The train continues to chug along, pushing forward through a familiar landscape. I can see the faint outline of our destination, finally. It’s there, albeit small. I glance down and slowly follow the narrowing direction of the tracks with my eyes as it leads straight into the City of Retirement.
In my first installment of the State of Our Retirement series, I laid out the year as planned back in April.
Last time, we already bought the Airstream and moved in. We had sold our main Tucson home, leaving only my rental house south of town to get rid of. We also sold my beloved motorcycle, leaving us with the Dodge RAM (which we use to tow the Airstream) and the Cadillac CTS that my wife uses as her commuter vehicle to and from work.
Our savings is on autopilot. We continue to funnel money into our retirement accounts for use later in life. My wife’s paycheck builds our short-term Ally account that we will use to live on for at least the first three years. It now has more than $100,000 in it.
Right on queue, I continue to bitch and moan about working. I feel the end, and it can feel exhaustively tough! But that’s okay, first world problems and all that.
The ultimate goal
Thankfully, nothing has changed with our goal. Our targeted budget of $25,000 to $30,000 a year remains steady. We may switch up our first summer’s destination, though. Originally, we were thinking Colorado. Now, we may head towards Oregon and the Pacific northwest instead to enjoy the cool, choppy waters of the Pacific ocean. As always, we’ll see.
Where we are today
After some delay and quite a bit of frustration, we finally sold our rental house. We are 100% debt-free. We had wonderful renters who were willing to move out of the house early without penalty. They found a house in a better location and we got to sell our house months early. Worked out perfectly.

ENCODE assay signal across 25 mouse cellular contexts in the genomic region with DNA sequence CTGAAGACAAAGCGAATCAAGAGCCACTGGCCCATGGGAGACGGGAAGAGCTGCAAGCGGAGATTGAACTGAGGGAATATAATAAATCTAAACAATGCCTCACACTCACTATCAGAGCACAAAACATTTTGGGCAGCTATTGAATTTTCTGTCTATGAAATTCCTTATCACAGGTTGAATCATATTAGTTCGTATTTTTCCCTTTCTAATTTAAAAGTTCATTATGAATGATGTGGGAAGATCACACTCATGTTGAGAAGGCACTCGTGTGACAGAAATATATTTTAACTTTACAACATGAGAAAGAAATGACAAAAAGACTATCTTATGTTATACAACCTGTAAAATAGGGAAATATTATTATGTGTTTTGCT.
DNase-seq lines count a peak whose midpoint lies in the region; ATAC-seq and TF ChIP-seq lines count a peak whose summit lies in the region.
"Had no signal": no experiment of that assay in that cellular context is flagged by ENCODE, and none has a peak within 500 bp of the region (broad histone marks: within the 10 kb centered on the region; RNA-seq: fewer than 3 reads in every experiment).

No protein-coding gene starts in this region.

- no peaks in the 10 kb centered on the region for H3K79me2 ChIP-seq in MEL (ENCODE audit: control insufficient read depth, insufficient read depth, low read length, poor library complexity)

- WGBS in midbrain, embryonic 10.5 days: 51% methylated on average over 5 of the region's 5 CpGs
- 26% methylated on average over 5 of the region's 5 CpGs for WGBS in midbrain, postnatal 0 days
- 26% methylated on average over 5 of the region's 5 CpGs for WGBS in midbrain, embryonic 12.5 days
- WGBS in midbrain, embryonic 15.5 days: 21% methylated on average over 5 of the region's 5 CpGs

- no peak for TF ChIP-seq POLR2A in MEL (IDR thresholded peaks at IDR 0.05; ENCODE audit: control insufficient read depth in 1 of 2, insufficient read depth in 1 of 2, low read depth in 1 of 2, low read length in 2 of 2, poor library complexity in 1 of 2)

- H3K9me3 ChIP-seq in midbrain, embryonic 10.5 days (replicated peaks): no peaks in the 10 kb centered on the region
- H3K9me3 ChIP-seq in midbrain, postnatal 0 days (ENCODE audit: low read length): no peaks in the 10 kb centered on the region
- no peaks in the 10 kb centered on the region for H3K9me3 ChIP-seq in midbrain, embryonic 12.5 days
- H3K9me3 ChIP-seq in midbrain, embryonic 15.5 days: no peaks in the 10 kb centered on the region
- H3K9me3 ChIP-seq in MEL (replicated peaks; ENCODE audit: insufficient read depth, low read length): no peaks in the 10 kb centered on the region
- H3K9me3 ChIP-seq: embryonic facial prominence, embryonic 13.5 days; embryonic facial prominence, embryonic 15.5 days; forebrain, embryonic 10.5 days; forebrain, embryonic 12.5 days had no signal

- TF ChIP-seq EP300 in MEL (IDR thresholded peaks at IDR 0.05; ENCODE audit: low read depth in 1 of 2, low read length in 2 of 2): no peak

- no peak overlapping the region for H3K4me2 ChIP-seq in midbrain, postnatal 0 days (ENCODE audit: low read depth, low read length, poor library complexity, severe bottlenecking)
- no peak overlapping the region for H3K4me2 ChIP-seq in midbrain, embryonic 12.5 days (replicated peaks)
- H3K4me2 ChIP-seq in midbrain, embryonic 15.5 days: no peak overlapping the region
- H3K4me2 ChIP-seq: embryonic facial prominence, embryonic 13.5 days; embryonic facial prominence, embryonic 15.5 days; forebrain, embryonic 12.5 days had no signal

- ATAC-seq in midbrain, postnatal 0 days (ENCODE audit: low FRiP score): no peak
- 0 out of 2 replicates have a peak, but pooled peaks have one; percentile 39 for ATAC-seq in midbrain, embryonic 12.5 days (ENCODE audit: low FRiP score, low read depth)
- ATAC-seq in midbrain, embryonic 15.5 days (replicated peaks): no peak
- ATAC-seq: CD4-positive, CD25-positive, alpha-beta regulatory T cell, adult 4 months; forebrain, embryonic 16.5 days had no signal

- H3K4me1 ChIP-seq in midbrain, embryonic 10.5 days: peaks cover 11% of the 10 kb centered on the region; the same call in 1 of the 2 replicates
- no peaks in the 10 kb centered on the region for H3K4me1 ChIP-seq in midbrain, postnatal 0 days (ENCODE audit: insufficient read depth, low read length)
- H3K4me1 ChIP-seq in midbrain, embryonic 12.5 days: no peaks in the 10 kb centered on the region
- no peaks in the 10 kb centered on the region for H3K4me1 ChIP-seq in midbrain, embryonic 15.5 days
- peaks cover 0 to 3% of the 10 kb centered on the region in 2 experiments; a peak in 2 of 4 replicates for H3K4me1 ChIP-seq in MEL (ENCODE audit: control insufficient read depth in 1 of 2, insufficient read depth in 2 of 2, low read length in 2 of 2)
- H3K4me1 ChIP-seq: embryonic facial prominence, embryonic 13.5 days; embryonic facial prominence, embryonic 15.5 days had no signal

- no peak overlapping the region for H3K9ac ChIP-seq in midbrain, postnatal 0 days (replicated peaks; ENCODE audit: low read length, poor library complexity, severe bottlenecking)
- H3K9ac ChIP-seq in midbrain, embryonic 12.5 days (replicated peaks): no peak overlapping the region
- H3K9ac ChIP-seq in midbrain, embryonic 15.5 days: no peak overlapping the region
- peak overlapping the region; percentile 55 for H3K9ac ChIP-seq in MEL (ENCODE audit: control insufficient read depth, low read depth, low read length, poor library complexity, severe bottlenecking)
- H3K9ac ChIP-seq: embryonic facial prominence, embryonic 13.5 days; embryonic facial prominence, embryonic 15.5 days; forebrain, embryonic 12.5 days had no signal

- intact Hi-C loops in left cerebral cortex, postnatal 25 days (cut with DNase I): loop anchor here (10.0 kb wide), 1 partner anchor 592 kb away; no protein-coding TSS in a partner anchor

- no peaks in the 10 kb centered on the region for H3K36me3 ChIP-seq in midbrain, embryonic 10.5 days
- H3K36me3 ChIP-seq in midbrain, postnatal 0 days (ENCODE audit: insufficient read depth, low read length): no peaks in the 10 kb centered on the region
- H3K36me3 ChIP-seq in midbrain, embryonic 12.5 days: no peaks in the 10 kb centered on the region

On the job front, I am at the point where saying “No” to things that I do not want to do is acceptable. My boss knows of our plans. So does Courtney’s. He understands the situation and has proactively worked with me to make sure that I won’t be put onto long-term projects.
I’ve already refused a project that would have me travel nearly full-time to New York City. “Hell no I won’t go”.
For the rest of my tenure, I will be working from home and padding the savings. All in all, I am in a good place from the perspective of my job. My boss has been great throughout this process and that is definitely something that I appreciate.
We are having solar panels installed on our Airstream over the week of Thanksgiving in southern Oregon. This will be our first major travel scenario with Charlie. The install is scheduled for Monday through Wednesday, so we can’t afford any delays during the install process because Courtney needs to return to work the following Monday.
Other renovations, like removing the nook and installing a desk, as well as changing out the floors, are still on the to-do list. We’ll address those in the future as our finances allow. After retirement, time will no longer be a sticking point. Woohoo!
Also, we hit our retirement number a couple of weeks ago thanks to aggressive savings and the stock market doing what the stock market usually does. We are comfortable with our financial situation. In fact, it looks likely that we will set sail with more than what we had planned.
Never a bad thing!
That’s it for this installment of State of Our Retirement. Next installment will come in early January after my retirement. My wife will only be a month away from her’s, too.
Steve is a 38-year-old early retiree who writes about the intersection of happiness and financial independence. Steve is a regular contributor to MarketWatch, CNBC, and The Ladders. He lives full-time in his 30′ Airstream Classic and travels the country with his wife Courtney and two rescued dogs.